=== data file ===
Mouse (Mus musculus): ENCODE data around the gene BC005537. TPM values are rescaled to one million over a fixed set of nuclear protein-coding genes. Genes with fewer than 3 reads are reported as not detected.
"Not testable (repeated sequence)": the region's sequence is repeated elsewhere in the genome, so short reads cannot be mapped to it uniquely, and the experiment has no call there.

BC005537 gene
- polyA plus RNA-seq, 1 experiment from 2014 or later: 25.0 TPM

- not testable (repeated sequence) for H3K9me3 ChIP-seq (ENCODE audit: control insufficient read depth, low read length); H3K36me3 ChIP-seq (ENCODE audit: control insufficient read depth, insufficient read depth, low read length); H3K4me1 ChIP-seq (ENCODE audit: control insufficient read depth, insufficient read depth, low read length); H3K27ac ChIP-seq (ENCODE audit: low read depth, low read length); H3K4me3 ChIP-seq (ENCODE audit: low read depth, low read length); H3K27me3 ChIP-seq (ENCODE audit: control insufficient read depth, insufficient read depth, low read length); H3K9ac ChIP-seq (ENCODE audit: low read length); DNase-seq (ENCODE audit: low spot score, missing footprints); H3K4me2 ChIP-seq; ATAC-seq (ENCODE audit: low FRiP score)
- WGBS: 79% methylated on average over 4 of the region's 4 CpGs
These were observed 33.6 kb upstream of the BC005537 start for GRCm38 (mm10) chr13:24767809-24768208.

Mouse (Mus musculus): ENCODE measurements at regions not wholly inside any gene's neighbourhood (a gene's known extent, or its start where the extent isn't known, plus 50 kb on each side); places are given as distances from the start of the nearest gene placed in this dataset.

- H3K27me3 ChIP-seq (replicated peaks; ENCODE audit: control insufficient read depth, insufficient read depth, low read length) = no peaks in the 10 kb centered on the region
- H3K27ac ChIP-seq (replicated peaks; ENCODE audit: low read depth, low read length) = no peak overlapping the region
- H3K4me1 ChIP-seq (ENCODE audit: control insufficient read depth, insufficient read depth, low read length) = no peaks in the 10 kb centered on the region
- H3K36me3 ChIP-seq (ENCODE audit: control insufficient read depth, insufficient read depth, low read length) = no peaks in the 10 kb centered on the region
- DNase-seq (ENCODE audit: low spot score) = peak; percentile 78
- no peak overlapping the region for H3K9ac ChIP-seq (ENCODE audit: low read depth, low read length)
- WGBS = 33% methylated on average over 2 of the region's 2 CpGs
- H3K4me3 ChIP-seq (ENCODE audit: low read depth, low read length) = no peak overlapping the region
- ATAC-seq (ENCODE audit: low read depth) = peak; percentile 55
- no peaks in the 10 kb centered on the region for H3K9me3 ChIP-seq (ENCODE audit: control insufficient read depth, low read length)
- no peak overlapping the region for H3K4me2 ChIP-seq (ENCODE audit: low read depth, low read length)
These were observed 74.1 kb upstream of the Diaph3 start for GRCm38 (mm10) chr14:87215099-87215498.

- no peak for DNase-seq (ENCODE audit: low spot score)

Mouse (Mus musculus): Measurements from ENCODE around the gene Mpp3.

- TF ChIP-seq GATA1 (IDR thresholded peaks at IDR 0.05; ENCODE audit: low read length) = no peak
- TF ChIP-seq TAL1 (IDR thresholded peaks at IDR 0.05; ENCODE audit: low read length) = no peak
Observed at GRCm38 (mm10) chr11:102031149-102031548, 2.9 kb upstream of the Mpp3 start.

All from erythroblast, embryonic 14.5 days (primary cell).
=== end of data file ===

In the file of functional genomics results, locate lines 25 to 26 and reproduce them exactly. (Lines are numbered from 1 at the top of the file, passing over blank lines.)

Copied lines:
Observed at GRCm38 (mm10) chr11:102031149-102031548, 2.9 kb upstream of the Mpp3 start.

All from erythroblast, embryonic 14.5 days (primary cell).